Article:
As COVID-19 disrupts supply chains everywhere, many businesses are faced with product discontinuations. At a time when Ecommerce is more popular than ever, as customers turn to shopping online in Lockdown, having discontinued products in your store can be a big problem.
In normal business processes product lines are continually changing, especially with items that are fashion based or seasonal. In current times though the question of what to do with discontinued product pages has become a hot topic.
At Vesta we have seen many suppliers dramatically cut their SKU range in order to consolidate production in a time of stretched resources, this means that now, more than ever, you need to make sure you are handling product discontinuations in your store correctly.
As an Ecommerce merchant I think there are 2 considerations:
- Consider the impact on the user experience when browsing and finding discontinued items (or worst case, not knowing until after check out).
- Maybe even more importantly, what will it do to your SEO and product pages.
It is also necessary to distinguish between a temporary disruption or a permanent discontinuation.
What if it is Temporary?
If an item is temporarily out of stock there are a few things you can do to ensure your customer has a positive interaction.
- This one may be obvious but don’t allow the customer the option of adding the product to their cart. It is a time waster for both you and them to go to the trouble of going through the purchase process and then discover the item is not available when you have to contact them after the fact.
- Create an opt in for the customer to leave their contact details. You can then contact them as soon as your stock arrives.
- Put a note in the product description telling the customer when you expect the item to be available, if you are going to allow the product to be purchased while out of stock. Make sure you make it very clear how long they will have to wait.
- Recommend a similar replacement product to the customer - including a link to its product page. Prominently featuring similar products is also helpful.
What if the product is gone for good?
When a product is discontinued you don’t want to waste its SEO value. It takes time and work to build that SEO collateral. The amount of interest it has generated, the searches, sales and backlinks all add to its value.
There are a few ways to preserve it.
Keep the Product Page
Don’t delete the product from your site. Mark the item as out of stock so that it cannot be added to cart - again very annoying if you don’t do this. In the product description add a notice that it has been discontinued. Finally, recommend an alternative or a similar product, with a link for direct access.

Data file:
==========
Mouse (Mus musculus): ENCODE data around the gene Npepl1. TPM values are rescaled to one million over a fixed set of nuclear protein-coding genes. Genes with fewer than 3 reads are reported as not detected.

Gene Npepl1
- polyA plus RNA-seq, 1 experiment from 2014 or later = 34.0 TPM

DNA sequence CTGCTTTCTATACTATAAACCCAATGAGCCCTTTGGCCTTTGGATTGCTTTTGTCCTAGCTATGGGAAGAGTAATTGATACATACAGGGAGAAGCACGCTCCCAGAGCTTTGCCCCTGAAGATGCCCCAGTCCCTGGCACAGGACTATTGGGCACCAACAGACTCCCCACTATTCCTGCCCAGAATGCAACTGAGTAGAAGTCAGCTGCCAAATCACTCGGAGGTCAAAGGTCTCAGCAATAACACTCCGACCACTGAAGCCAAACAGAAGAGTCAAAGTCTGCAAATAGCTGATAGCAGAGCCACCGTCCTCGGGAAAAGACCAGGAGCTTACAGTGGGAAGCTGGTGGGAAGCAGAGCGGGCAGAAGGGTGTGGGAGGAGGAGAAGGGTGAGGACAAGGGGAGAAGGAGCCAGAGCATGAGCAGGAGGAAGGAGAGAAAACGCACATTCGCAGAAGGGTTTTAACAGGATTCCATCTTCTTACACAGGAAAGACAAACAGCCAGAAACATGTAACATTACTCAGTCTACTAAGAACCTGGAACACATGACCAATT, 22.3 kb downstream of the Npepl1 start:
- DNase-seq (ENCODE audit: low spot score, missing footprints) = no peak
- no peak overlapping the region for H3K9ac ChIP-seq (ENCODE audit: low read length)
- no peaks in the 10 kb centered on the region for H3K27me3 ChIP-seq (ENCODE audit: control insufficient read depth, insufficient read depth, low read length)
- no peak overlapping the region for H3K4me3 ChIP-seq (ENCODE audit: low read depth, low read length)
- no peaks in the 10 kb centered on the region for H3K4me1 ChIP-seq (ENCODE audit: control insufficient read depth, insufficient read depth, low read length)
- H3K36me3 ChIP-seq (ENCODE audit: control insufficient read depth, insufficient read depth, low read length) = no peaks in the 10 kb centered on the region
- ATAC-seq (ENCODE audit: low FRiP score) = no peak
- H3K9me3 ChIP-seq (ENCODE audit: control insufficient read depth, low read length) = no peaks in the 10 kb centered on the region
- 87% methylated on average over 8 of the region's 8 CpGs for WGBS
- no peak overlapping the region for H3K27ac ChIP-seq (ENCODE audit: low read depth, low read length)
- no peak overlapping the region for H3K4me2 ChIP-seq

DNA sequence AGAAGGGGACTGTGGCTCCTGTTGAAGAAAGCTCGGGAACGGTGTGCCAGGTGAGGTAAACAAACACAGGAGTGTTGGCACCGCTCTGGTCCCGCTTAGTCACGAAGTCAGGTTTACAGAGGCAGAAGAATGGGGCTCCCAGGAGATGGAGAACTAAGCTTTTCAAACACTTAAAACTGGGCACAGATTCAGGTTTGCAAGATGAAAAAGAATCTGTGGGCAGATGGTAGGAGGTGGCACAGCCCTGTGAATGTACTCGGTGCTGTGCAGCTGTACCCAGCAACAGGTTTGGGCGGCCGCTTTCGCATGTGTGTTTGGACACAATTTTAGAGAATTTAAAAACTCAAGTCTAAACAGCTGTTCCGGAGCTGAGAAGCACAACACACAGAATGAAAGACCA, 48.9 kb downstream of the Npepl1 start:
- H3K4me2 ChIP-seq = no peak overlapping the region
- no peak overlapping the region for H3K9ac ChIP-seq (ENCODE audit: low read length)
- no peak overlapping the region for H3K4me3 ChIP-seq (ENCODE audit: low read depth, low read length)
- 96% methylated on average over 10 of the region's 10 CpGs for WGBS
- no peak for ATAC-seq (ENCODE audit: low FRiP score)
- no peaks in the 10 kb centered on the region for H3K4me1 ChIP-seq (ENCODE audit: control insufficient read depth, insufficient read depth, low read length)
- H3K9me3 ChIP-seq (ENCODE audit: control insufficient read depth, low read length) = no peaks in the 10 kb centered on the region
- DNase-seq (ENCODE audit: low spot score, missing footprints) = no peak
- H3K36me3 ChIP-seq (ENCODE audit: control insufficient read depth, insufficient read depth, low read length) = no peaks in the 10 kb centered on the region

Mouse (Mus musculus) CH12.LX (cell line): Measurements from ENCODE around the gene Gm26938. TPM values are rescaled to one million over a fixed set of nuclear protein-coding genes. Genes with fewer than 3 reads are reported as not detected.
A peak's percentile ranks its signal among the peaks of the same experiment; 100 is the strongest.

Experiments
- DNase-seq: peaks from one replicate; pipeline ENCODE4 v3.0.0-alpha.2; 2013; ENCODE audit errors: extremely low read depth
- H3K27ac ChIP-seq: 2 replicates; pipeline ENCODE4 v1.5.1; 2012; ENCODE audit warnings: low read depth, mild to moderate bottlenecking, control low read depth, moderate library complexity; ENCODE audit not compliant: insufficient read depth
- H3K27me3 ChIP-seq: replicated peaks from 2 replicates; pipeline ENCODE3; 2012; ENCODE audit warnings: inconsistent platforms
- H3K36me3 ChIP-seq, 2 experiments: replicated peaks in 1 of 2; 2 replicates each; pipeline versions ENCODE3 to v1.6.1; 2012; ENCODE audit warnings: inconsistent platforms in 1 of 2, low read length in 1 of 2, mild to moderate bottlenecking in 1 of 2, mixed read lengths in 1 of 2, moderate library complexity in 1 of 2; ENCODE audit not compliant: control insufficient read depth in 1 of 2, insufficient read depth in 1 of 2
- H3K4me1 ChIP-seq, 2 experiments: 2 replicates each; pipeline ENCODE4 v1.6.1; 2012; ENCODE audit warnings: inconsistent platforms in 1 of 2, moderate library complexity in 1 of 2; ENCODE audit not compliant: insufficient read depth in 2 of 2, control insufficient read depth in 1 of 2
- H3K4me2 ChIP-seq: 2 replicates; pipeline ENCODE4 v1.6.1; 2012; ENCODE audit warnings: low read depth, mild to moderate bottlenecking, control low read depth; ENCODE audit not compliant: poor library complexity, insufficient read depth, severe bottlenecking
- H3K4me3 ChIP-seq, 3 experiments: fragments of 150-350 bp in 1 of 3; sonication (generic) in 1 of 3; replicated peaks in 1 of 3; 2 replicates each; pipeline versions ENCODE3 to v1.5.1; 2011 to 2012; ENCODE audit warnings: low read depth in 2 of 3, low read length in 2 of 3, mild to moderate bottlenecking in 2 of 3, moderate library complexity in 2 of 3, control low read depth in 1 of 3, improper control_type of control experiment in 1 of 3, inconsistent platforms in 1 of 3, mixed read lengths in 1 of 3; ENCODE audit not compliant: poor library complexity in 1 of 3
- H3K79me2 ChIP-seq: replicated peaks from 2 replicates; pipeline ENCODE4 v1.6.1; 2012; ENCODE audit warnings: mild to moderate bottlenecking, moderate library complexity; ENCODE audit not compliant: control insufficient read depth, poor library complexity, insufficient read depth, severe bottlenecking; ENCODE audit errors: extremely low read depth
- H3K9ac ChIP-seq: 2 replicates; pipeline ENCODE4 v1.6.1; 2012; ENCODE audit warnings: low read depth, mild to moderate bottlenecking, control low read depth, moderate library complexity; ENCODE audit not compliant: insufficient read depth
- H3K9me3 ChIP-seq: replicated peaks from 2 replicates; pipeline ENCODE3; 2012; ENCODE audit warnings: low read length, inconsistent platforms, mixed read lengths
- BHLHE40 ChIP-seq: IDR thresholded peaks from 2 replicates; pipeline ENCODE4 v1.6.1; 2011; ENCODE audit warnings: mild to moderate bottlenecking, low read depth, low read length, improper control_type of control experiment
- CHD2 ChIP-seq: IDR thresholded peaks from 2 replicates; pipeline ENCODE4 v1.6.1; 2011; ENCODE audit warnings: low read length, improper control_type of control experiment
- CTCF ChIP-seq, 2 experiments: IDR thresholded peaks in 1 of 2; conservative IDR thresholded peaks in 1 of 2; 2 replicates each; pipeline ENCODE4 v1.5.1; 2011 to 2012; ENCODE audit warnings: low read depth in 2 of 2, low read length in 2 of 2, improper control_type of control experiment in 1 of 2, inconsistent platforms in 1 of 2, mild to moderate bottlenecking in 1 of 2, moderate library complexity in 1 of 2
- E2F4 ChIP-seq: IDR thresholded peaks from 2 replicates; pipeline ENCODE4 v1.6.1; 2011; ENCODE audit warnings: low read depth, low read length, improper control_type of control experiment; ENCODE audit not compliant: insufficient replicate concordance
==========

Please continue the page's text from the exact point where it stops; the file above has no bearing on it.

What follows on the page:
It is important to present an alternative action to your customer. It has taken effort to get your customer to this point and this opportunity should not be wasted.
If there is no call to action for the customer, they could leave as soon as they discover the product is discontinued. This would increase your bounce rate for the page and negatively affect your SEO score.
You can keep track of how much interest the page generates over time via your Analytics. If you find the interest decreases and the bounce rate is increasing, consider removing the indexing of the page.
Some ecommerce platforms allow you to hide the product from searches and listing pages, but continue to allow it to be found if the page is accessed directly via URL e.g by clicking the product in google. This can be a good option provided you follow the redirection steps above.
Use a 301 Redirect
You don’t want a huge amount of discontinued product pages on your site - this makes for a bad customer experience. If this is happening, you can delete a discontinued product and use a 301 Redirect.
A 301 Redirect is a permanent redirect from one URL to another. You can think of it as leaving a forwarding address when you move. Your customer is seamlessly directed to a new page. From an SEO point of view a 301 Redirect helps you maintain your search rankings.
If you choose to use this redirect, consider the following:
- Tell the customer they have been redirected and why. If you don’t tell them, they will be confused. They thought they were clicking through to an Echo Dot Smart Speaker with Alexa, and they found a Google Home Speaker instead. Always consider your customer’s user experience.
- If your site is a large one with many products you can automate this process and take the customer back to a category or sub-category. Again, you should tell them what you have done.
- Your redirect should take your customer to a page with a similar product or content or they will not get what they are looking for. When this happens your bounce rate will go up.
Avoid 404 Pages
If you simply hit delete and remove the discontinued product, your customer will arrive at a 404 Page if they happen upon your old product link. This is known as a broken link and could be found in several places - in an advert, a promotion, or a blog post.
No customer likes a 404 Page. It means the page they were looking for can’t be found. It is a dead end. They have to go back, and will possibly just leave your site.
Some argue that you can make a 404 page work for you by including proper messaging explaining to your customer where the product has gone. This can work on small websites but it takes a lot of maintaining.
To sum up
In summary personally I think a 404 page is best avoided. Instead my general advice is to automate the process of marking products as discontinued and pointing customers to a suitable replacement, without deleting the product page.
Let the SEO you have on the page continue to work for you, and use it as a new opportunity to convert your client.